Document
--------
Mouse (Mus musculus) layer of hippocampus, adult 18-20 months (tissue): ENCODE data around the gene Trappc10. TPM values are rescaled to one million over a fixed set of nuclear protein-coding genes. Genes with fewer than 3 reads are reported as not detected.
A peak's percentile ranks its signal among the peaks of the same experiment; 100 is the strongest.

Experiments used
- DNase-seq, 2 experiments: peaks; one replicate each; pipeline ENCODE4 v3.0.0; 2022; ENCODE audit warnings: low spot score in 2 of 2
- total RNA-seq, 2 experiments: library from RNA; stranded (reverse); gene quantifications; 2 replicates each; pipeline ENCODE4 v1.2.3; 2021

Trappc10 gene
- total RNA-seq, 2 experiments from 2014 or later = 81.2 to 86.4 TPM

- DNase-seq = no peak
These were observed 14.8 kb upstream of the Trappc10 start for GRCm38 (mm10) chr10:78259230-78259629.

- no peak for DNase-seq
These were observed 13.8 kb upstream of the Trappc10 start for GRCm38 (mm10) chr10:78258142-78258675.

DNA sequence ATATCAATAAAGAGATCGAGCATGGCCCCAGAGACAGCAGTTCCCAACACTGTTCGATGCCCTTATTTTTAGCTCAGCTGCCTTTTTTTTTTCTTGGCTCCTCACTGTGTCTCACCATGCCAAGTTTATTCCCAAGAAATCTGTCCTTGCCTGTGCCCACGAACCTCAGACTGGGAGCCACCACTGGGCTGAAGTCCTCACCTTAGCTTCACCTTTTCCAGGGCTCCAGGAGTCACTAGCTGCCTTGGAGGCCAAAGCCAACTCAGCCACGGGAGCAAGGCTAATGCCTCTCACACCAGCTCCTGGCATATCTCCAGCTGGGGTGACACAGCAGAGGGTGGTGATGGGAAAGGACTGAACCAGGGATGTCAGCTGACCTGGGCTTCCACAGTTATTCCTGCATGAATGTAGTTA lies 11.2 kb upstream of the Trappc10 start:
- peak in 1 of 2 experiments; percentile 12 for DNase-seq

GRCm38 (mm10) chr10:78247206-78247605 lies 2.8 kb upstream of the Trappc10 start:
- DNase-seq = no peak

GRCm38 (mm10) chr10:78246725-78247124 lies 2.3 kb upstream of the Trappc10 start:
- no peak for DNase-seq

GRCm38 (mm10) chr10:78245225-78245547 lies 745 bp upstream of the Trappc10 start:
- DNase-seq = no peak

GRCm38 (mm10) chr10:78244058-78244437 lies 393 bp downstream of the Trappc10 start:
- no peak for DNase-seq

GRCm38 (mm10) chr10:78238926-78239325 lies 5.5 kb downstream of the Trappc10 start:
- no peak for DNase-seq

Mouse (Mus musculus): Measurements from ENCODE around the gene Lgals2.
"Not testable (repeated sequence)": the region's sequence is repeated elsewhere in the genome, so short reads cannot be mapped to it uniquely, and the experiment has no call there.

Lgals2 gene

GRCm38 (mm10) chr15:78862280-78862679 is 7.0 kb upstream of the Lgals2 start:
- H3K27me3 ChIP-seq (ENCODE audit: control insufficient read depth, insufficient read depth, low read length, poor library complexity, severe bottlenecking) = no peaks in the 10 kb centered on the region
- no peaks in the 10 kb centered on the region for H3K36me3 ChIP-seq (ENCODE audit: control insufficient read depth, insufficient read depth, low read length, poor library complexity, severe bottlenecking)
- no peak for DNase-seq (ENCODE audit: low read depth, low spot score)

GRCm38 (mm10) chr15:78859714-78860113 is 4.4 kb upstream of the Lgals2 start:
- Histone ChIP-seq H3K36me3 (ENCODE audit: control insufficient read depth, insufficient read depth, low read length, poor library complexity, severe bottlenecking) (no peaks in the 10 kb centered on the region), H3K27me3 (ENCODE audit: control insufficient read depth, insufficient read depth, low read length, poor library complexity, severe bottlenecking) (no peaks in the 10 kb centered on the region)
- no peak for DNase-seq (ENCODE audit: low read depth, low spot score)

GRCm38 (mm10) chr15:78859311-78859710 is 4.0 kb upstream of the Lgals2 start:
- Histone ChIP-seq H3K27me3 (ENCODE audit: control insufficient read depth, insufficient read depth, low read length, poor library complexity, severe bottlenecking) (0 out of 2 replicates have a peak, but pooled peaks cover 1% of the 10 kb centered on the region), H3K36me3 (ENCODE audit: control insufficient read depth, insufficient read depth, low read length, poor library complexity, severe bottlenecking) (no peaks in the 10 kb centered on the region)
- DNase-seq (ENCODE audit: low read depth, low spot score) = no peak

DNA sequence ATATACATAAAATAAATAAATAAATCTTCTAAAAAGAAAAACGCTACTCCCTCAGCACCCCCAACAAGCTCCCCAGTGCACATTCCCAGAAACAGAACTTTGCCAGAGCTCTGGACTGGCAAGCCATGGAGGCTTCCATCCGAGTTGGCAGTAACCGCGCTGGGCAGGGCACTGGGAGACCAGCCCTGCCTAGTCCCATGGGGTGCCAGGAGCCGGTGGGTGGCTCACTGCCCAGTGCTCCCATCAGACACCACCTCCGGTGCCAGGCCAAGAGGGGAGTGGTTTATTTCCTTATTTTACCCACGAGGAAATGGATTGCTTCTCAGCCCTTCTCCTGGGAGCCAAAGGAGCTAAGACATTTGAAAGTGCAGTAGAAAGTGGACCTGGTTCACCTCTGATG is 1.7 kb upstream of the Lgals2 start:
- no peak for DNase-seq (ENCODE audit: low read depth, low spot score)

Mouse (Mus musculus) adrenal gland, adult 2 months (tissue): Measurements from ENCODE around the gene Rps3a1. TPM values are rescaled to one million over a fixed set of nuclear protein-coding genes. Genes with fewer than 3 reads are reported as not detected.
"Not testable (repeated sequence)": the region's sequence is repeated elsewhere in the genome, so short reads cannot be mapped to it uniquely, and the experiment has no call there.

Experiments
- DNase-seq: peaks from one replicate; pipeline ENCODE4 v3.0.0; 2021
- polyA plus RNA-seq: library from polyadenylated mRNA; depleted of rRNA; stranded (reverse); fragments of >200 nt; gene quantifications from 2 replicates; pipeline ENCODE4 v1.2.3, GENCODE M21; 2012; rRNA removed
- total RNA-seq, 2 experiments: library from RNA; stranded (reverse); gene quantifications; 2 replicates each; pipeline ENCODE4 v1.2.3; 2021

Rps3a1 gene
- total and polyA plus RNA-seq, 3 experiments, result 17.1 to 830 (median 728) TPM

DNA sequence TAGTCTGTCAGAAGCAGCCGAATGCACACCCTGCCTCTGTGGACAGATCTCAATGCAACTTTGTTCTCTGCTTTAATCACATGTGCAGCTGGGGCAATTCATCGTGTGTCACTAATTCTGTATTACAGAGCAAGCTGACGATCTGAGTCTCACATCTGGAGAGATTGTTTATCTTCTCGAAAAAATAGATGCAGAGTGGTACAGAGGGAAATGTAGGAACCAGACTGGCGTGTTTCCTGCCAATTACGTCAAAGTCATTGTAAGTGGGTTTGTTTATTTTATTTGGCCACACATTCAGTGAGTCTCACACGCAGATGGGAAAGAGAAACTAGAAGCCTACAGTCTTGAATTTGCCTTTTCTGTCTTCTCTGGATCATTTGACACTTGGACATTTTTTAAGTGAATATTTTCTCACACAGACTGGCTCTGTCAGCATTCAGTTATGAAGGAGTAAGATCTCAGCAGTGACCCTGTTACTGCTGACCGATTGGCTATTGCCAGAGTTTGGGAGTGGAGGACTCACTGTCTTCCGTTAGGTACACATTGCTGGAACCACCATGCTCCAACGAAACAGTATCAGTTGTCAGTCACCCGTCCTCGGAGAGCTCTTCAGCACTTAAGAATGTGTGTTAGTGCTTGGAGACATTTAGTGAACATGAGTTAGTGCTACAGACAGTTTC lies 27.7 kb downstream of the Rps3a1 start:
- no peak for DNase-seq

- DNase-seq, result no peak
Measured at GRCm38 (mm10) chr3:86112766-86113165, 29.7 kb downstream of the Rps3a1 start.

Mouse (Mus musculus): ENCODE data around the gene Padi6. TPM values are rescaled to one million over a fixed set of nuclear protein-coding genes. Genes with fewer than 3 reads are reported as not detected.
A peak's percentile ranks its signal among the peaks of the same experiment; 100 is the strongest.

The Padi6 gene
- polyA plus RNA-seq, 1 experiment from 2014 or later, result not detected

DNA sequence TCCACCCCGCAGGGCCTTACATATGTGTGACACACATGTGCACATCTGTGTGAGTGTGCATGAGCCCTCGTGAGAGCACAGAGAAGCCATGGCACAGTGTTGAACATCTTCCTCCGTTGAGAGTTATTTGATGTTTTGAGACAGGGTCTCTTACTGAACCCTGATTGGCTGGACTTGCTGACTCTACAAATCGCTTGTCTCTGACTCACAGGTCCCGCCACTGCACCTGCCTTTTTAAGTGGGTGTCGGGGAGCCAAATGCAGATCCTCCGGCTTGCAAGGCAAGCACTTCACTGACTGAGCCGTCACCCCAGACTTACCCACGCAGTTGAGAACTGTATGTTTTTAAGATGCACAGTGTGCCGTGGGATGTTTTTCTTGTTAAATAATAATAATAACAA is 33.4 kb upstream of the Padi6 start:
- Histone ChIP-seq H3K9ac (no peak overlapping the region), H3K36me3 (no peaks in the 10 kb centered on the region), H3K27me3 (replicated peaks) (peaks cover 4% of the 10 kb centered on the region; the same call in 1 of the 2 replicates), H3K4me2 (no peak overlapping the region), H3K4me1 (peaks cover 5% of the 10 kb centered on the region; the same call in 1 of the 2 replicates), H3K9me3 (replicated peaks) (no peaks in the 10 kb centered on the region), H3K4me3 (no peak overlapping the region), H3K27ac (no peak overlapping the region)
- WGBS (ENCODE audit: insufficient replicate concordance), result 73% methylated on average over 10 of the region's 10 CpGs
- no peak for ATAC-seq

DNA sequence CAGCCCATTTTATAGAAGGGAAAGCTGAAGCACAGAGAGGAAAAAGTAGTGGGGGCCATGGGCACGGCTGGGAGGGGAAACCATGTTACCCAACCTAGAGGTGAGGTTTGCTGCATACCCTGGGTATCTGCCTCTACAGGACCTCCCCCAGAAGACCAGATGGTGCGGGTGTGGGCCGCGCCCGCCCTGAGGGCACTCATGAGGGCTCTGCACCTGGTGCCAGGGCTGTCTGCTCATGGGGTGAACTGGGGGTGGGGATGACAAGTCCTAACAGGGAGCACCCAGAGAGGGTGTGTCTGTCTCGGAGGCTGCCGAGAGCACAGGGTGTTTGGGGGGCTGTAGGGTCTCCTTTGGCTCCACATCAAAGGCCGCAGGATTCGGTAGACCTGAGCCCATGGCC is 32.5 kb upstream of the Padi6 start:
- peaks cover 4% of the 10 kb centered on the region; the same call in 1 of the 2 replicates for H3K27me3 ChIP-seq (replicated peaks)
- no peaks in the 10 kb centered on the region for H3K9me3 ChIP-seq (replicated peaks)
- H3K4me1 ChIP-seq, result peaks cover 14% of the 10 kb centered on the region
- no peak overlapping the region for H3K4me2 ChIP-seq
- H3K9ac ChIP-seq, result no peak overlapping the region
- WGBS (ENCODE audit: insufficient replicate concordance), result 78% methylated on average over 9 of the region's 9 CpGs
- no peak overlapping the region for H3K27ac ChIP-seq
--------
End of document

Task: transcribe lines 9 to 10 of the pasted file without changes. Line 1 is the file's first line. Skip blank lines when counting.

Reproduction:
These were observed 14.8 kb upstream of the Trappc10 start for GRCm38 (mm10) chr10:78259230-78259629.

- no peak for DNase-seq